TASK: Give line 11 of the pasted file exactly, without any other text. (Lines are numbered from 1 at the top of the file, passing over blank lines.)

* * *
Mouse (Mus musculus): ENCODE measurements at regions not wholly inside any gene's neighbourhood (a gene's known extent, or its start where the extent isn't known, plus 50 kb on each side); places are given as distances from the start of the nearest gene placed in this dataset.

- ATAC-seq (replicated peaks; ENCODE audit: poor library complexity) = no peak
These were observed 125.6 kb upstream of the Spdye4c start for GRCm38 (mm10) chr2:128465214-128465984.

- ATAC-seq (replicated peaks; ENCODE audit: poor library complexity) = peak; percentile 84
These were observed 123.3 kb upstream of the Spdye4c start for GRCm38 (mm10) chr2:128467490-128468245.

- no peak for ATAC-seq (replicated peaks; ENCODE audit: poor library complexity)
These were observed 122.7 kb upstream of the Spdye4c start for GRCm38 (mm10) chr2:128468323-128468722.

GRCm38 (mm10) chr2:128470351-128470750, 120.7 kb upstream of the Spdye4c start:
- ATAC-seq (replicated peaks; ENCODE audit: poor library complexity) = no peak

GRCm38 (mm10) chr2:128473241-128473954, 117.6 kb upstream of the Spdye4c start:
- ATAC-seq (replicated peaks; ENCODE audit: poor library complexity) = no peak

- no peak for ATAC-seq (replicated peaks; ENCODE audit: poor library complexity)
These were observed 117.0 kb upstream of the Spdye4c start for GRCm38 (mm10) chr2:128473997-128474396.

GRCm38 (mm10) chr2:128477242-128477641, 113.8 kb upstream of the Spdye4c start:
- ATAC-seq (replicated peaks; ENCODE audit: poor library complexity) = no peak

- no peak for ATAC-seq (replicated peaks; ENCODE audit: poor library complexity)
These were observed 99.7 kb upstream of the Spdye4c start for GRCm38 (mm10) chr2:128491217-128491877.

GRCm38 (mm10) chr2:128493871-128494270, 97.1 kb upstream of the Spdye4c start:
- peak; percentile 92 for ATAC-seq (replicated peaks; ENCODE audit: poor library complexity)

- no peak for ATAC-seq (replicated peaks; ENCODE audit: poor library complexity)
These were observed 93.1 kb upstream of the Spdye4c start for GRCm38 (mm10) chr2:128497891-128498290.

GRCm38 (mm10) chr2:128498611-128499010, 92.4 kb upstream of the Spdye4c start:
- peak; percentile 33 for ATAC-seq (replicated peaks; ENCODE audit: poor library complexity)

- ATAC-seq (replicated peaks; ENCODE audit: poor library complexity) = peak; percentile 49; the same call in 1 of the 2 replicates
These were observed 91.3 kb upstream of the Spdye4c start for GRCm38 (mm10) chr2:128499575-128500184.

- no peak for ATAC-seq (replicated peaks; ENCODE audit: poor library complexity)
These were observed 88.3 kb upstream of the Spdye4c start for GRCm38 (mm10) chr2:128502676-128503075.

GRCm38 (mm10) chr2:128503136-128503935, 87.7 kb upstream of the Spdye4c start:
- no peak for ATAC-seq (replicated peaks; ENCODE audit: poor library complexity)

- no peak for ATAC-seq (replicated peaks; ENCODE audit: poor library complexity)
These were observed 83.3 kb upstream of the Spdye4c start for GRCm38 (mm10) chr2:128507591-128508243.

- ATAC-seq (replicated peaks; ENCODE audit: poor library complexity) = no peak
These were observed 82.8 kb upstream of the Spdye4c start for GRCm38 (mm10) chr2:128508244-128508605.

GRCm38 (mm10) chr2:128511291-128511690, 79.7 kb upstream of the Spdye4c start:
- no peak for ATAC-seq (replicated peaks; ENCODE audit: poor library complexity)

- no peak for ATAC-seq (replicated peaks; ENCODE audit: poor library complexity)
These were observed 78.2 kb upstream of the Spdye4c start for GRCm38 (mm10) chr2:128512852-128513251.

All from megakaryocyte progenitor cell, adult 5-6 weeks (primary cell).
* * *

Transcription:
- ATAC-seq (replicated peaks; ENCODE audit: poor library complexity) = no peak